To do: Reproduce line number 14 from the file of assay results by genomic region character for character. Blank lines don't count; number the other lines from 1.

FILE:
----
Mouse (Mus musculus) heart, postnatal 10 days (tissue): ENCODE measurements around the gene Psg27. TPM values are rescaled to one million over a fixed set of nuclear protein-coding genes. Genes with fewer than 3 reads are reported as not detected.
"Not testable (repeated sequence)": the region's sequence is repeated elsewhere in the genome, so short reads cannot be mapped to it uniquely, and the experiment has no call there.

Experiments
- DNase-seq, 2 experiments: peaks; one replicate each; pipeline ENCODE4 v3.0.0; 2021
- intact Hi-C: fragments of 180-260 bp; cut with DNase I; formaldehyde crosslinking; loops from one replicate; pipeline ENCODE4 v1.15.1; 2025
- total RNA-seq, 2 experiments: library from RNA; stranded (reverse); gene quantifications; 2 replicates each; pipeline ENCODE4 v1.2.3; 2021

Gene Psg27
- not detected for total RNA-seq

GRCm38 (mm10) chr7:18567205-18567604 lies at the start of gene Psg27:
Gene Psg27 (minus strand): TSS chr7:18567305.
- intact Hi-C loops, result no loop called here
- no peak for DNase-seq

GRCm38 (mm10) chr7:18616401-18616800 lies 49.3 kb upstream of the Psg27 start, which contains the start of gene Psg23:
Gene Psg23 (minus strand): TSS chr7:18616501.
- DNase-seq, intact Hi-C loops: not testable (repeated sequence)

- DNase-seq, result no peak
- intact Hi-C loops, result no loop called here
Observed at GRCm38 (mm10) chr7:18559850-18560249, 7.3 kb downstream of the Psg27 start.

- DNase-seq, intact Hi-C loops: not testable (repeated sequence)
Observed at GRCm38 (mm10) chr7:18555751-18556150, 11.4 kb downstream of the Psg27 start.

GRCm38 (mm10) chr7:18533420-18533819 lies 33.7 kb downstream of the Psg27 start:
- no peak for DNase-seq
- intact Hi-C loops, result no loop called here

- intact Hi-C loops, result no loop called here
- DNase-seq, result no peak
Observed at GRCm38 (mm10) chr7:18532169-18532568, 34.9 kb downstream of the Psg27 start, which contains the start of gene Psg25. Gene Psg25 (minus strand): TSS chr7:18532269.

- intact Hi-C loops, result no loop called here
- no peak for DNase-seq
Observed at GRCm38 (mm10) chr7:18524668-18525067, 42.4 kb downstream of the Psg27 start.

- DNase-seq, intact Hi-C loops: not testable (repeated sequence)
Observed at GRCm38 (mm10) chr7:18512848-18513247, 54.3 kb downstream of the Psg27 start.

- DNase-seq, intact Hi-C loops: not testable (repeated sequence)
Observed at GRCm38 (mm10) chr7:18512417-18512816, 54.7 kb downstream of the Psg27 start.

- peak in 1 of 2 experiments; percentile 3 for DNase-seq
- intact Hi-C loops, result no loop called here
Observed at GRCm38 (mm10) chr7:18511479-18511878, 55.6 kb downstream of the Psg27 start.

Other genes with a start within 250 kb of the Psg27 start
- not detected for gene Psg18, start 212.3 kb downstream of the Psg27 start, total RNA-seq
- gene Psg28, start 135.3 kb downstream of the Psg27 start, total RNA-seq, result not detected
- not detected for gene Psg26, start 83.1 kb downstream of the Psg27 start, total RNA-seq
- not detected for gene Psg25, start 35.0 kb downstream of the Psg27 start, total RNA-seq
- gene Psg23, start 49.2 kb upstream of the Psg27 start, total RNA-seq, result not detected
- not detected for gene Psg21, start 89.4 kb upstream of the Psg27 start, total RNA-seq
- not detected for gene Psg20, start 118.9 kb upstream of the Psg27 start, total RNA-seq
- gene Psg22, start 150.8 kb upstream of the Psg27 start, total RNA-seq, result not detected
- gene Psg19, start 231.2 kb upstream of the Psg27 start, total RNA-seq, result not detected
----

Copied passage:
Gene Psg23 (minus strand): TSS chr7:18616501.